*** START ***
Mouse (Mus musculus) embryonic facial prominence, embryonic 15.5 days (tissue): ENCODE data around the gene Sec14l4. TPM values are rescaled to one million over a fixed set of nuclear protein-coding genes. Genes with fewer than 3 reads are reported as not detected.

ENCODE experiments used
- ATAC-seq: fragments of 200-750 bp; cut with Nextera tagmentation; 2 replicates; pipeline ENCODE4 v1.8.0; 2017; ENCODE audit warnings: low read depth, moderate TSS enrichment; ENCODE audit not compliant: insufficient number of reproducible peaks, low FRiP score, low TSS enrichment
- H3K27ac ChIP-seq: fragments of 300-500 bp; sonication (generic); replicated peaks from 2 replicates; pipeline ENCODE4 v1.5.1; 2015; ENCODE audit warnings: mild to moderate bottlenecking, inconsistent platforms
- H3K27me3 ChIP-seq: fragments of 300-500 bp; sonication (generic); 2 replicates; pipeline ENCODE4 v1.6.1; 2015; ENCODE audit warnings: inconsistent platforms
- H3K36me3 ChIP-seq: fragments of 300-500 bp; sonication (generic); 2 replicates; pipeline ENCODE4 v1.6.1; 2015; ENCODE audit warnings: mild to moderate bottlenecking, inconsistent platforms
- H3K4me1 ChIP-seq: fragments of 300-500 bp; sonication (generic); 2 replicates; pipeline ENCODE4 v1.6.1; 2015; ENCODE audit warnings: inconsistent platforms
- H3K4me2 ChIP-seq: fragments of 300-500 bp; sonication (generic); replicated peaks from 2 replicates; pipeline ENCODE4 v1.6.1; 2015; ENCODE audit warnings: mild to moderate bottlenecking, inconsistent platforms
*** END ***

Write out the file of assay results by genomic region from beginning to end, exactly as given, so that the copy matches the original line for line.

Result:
Mouse (Mus musculus) embryonic facial prominence, embryonic 15.5 days (tissue): ENCODE data around the gene Sec14l4. TPM values are rescaled to one million over a fixed set of nuclear protein-coding genes. Genes with fewer than 3 reads are reported as not detected.

ENCODE experiments used
- ATAC-seq: fragments of 200-750 bp; cut with Nextera tagmentation; 2 replicates; pipeline ENCODE4 v1.8.0; 2017; ENCODE audit warnings: low read depth, moderate TSS enrichment; ENCODE audit not compliant: insufficient number of reproducible peaks, low FRiP score, low TSS enrichment
- H3K27ac ChIP-seq: fragments of 300-500 bp; sonication (generic); replicated peaks from 2 replicates; pipeline ENCODE4 v1.5.1; 2015; ENCODE audit warnings: mild to moderate bottlenecking, inconsistent platforms
- H3K27me3 ChIP-seq: fragments of 300-500 bp; sonication (generic); 2 replicates; pipeline ENCODE4 v1.6.1; 2015; ENCODE audit warnings: inconsistent platforms
- H3K36me3 ChIP-seq: fragments of 300-500 bp; sonication (generic); 2 replicates; pipeline ENCODE4 v1.6.1; 2015; ENCODE audit warnings: mild to moderate bottlenecking, inconsistent platforms
- H3K4me1 ChIP-seq: fragments of 300-500 bp; sonication (generic); 2 replicates; pipeline ENCODE4 v1.6.1; 2015; ENCODE audit warnings: inconsistent platforms
- H3K4me2 ChIP-seq: fragments of 300-500 bp; sonication (generic); replicated peaks from 2 replicates; pipeline ENCODE4 v1.6.1; 2015; ENCODE audit warnings: mild to moderate bottlenecking, inconsistent platforms